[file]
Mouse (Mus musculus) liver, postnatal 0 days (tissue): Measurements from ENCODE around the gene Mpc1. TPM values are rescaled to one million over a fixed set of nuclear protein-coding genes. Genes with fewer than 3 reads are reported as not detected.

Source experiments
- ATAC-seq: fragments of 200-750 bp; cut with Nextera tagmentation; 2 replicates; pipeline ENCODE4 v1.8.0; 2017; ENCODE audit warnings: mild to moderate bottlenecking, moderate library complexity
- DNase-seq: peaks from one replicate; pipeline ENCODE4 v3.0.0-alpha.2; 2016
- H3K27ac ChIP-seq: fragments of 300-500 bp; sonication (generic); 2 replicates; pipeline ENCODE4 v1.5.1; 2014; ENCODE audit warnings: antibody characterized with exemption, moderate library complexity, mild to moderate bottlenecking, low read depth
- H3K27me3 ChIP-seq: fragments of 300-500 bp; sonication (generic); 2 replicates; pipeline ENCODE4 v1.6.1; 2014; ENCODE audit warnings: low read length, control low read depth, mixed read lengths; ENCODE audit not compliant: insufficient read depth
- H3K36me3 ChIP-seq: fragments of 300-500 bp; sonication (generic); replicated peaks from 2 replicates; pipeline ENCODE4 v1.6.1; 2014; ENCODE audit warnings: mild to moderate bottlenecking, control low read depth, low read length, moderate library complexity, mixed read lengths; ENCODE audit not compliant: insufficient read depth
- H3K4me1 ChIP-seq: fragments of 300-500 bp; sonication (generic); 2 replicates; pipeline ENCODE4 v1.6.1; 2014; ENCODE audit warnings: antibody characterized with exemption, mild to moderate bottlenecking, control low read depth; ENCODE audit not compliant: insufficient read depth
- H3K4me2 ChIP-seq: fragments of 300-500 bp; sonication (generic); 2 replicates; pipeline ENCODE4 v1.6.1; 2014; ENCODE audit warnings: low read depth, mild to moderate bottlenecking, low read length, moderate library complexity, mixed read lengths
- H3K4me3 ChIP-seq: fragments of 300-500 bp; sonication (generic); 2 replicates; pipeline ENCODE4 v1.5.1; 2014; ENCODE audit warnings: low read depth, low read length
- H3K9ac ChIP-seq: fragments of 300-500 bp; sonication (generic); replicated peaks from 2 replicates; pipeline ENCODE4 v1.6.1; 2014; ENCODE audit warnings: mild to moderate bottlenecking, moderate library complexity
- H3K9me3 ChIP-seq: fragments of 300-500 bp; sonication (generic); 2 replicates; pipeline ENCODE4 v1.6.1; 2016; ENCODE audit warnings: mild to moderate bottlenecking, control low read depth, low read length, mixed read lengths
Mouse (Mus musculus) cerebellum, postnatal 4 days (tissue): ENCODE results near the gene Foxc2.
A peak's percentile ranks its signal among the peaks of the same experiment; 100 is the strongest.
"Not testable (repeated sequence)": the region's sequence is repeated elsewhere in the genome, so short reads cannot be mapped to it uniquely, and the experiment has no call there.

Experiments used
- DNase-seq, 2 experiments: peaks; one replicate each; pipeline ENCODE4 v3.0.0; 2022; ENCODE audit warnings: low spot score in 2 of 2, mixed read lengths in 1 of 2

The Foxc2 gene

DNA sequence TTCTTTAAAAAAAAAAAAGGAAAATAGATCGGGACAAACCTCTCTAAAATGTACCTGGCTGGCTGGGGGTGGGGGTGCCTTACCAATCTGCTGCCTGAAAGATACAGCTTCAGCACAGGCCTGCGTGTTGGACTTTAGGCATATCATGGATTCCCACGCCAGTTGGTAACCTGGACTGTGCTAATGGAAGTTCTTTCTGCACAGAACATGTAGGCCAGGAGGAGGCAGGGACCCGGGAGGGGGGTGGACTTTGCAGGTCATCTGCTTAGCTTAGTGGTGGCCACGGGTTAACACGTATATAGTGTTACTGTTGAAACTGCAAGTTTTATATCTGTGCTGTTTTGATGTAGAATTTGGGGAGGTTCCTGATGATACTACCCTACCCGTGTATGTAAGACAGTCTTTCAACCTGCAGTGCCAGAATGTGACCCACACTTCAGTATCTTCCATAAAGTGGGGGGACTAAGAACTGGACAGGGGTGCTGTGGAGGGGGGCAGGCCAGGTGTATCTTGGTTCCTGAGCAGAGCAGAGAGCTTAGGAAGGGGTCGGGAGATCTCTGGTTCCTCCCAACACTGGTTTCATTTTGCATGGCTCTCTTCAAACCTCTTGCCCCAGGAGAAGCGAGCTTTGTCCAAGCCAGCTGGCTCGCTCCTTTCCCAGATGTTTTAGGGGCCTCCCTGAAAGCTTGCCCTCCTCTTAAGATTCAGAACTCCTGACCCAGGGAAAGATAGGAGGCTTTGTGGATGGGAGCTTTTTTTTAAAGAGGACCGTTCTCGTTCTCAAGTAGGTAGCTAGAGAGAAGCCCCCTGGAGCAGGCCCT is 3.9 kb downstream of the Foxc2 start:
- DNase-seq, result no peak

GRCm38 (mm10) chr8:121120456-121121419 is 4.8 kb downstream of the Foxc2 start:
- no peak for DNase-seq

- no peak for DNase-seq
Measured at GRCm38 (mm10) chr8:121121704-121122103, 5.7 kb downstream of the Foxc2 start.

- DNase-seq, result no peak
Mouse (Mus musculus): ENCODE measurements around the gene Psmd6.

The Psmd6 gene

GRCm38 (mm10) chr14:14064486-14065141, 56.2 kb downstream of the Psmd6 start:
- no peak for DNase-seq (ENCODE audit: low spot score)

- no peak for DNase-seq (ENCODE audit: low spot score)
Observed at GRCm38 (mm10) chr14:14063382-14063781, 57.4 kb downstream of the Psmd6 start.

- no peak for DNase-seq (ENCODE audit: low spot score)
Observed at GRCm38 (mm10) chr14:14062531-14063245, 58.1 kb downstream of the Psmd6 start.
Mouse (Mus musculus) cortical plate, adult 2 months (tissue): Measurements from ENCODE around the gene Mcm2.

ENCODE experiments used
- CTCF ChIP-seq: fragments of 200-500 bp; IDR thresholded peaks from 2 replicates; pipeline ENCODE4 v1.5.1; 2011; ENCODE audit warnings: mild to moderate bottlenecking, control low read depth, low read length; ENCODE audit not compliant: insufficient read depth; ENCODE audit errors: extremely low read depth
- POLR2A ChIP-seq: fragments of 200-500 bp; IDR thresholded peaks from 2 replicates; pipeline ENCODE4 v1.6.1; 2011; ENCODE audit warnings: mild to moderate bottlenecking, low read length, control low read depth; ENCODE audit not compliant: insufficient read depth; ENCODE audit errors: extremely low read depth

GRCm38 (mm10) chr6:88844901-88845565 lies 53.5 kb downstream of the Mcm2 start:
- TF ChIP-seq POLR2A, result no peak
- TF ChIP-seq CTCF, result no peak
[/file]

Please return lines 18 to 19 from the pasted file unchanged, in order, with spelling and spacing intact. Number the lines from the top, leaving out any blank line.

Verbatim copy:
The Foxc2 gene

DNA sequence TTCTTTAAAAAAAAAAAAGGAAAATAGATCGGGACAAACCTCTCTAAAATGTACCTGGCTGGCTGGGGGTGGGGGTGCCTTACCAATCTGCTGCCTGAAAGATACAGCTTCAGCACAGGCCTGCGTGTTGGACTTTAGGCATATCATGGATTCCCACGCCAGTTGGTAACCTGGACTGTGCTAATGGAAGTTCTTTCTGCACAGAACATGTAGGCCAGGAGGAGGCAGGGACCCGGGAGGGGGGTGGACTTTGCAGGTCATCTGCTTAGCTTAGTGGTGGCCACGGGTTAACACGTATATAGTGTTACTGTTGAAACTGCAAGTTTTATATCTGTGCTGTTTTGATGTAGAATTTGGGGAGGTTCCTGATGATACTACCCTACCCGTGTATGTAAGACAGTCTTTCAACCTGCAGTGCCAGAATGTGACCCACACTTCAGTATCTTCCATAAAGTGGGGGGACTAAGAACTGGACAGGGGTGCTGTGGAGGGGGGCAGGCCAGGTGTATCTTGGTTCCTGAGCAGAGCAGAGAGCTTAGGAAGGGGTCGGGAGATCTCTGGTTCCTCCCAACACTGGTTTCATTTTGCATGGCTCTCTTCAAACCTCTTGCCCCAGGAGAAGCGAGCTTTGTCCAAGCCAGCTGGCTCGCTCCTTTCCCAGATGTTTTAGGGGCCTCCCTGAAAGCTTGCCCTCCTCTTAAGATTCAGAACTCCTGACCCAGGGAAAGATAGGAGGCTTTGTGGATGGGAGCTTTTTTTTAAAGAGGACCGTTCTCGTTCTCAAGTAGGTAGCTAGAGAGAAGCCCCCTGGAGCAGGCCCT is 3.9 kb downstream of the Foxc2 start: